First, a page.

Posted on | March 8, 2013 | 11 Comments
Jimmie Bise Jr. called to my attention an article that Jon Ward of the Huffington Post had Tweeted out, in which Mark Judge complains about the lamentable dearth of writerly journalism by conservatives, under this provocative headline:
Judge’s complaint is valid, so far as it goes. Conservative journalism was born fighting, and as the movement it spawned has increasingly become a day-to-day fight to control The Narrative — to win each day’s political battles — it has largely lost the high tone of intellectualism that marked the works of Richard Weaver, Friedrich Hayek, Russell Kirk and William F. Buckley Jr. back in the day. This problem is aggravated by the remorseless quest for Internet traffic as journalism (of all kinds) adapts to the inexorable economic exigencies of the New Media age. One might also point to an incentive structure that encourages conservatives to write Stuff That Moves the Needle, whereas regular journalists get to relax, have fun, and just cover whatever assignments they get.
Stipulating all that — and resisting the temptation to write another tedious essay about it, having recently held forth on the meaning of MalaysiaGate – I detect in Judge’s complaint a distinct whiff of a recrudescent problem I call Dreherism.
In case you’ve forgotten who Rod Dreher is, back during the Bush years, he wrote a cover article for National Review that got turned into a book called Crunchy Cons: How Birkenstocked Burkeans, Gun-Loving Organic Gardeners, Evangelical Free-Range Farmers, Hip Homeschooling Mamas, Right-Wing Nature Lovers, and Their Diverse Tribe of Countercultural Conservatives Plan to Save America (or at Least the Republican Party).
Notice that I don’t link to the Amazon page of the book, because I don’t want to risk anyone accidentally being influenced by Dreher’s awful ideas, even if it would make me a profit. Jonah Goldberg famously ripped the wretched thing to tatters and flung the bits back in Dreher’s face, leaving me little to do except clean-up work in my Reason magazine review of that Very Bad Book. And in that controversy, I recognized a conflict that wasn’t really about politics, but about career ambition.
Dreher was (and is) what the magazine trade calls a “back of the book” writer — book reviews and so forth — rather than a guy who specialized in actual reporting, and his Moment of Glory on the cover of the National Review was the life’s dream of a thousand literary types who are forced to slum it in journalism.
This is not a problem unique to conservative journalism or political journalism. Hunter S. Thompson dreamed of being Fitzgerald or Hemingway. Instead, he went to South America as freelancer for the (now defunct) National Observer and, through a fluke of fate, was the guy The Nation assigned to do an article about the Hell’s Angels motorcycle gang. From there, the trip to Gonzo legend began.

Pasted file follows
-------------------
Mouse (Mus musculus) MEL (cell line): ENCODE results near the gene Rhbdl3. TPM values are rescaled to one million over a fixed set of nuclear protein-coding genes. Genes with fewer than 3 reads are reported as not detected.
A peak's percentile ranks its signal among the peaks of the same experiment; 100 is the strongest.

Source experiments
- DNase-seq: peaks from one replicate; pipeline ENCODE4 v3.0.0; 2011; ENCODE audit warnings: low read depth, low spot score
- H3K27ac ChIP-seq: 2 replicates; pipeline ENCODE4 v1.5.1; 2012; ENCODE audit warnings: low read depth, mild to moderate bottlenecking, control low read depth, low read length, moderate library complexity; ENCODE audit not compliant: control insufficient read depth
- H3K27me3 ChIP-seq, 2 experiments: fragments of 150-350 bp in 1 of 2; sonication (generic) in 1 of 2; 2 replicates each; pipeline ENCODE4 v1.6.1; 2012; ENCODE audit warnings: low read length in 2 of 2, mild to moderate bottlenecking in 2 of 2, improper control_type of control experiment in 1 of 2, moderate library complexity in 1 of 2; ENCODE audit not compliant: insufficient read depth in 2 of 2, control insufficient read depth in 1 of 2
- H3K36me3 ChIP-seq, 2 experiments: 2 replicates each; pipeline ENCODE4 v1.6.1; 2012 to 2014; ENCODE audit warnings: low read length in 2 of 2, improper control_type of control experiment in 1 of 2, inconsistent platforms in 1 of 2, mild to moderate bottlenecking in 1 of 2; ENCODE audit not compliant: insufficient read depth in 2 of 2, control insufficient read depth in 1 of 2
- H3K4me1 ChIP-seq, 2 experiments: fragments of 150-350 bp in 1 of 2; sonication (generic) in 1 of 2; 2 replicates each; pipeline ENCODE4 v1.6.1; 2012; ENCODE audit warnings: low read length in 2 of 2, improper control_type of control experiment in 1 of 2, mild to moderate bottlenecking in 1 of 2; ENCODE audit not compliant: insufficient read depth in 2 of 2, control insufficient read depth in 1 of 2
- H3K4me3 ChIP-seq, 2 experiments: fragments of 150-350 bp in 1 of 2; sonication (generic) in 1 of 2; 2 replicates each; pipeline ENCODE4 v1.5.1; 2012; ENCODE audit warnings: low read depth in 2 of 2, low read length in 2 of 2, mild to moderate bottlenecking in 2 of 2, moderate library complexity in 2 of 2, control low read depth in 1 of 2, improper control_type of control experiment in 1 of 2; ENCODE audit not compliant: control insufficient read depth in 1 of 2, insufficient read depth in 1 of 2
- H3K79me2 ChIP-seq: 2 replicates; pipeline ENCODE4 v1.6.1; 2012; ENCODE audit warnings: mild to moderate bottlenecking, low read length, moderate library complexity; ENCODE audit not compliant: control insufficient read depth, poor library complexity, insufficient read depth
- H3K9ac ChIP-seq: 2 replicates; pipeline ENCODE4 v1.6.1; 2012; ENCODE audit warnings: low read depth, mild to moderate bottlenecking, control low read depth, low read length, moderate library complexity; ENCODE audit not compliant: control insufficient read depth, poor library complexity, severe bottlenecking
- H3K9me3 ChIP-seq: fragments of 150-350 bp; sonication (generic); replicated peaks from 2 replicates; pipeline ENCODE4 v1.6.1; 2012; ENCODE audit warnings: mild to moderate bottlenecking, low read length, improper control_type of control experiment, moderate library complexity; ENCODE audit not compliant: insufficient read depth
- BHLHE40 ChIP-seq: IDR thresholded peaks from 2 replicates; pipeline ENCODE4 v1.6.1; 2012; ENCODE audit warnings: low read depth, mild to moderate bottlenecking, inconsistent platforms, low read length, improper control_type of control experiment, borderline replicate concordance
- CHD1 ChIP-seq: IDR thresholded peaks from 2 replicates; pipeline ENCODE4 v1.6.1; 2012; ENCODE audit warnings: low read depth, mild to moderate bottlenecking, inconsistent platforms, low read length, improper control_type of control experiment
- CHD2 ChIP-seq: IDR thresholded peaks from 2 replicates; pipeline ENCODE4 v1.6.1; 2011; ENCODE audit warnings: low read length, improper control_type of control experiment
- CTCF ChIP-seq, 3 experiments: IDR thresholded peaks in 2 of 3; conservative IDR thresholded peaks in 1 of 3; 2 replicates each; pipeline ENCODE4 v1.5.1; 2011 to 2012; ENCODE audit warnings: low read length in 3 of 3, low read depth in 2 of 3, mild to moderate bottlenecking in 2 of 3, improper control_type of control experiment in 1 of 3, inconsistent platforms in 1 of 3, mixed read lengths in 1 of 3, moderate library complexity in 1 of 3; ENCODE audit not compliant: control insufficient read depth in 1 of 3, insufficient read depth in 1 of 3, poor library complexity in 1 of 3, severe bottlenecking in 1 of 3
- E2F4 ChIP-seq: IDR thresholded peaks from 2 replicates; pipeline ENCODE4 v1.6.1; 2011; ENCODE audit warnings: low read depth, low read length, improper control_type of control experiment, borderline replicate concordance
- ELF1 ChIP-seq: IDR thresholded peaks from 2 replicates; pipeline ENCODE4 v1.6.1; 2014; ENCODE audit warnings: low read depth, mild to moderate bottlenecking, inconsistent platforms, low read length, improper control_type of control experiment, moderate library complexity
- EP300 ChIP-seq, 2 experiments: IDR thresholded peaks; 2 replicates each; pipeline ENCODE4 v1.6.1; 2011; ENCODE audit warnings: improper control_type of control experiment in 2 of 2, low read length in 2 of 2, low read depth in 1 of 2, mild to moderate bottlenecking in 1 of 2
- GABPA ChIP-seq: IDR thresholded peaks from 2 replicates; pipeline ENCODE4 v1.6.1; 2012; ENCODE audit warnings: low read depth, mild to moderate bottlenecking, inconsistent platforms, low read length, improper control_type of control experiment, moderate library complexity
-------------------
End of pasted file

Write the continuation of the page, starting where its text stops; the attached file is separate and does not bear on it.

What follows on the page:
In much of the world of journalism, the feature writer with an eye for color and an aptitude for elegant prose is a king among men. This is not true in Washington, D.C., where the top of Page A1 is always Urgent Updates of the Latest Crisis: Hard news with a short shelf life, extremely important today, but sure to be obsolete within 24 hours.
Get us the Big Facts now, damn it!
You’re never going to get a Drudge link on a book review, and of the six or seven stories that qualify for the front page of a newspaper, exactly one — and never more than that — is likely to be something you might call a “feature” that won’t be out of date tomorrow.
This was why, when it was my job to supervise interns at The Washington Times, I would sometimes caution the young women writers against any tendency toward writing “soft” stuff (as is all too common). No, you want to seek out a hard-news beat, and avoid getting stereotyped as a features writer, or else you’ll spend your career covering silly stuff like arts-and-crafts festivals.
The minute a newspaper editor finds out you can write a feature lead, you’re on the fast train to the Society section, ladies, and you can’t blame it on “sexism,” because it damned near happened to me, too. When our bosses at The Washington Times decided to re-assign Julia Duin from the Culture page to be strictly our religion reporter, I fought like hell against being assigned to that Culture page gig, although I did manage to make the most of it until it damned near drove me crazy. But I digress . . .
Crunchy Cons was Dreher’s attempted escape from “back of the book” status, but it was a cul-de-sac as far as real politics was concerned — a gooey mess of stuff that did not amount to a fighting creed — and Goldberg saw that as clearly as did I. And so now we encounter the complaint of Mark Judge that conservative journalism does not give enough work to literary types:
Conservative journalism, which in many ways is stronger and better than it has ever been, is nonetheless missing something crucial. It is missing a literary voice.
Hey, fuck you, Mark Judge. You think you’re the only guy on the Right who knows how to write stylish prose? That you’re the only guy who might like a nice trip to some exotic locale to write colorful feature coverage that isn’t all about Moving the Needle?
It happens that I agree with Judge’s basic point, but nobody listens to a guy who’s Not Good Enough for BlogCon, so what I do is just write what I write — a critique by counter-example, you might say — and hope somebody appreciates it.
Ultimately, Judge is doing a variation of “Dougherty’s Law,” the habitual lament of disgruntled Republicans first described by Michael Brendan Dougherty: “If it were more like me, the Republican Party would be better off. It’s failing because it’s like you.”
Judge is saying to the rest of us, “Conservative journalism would succeed if it was like me. It’s failing because it’s like you.”
What part of “fuck you” do I need to explain, Mark?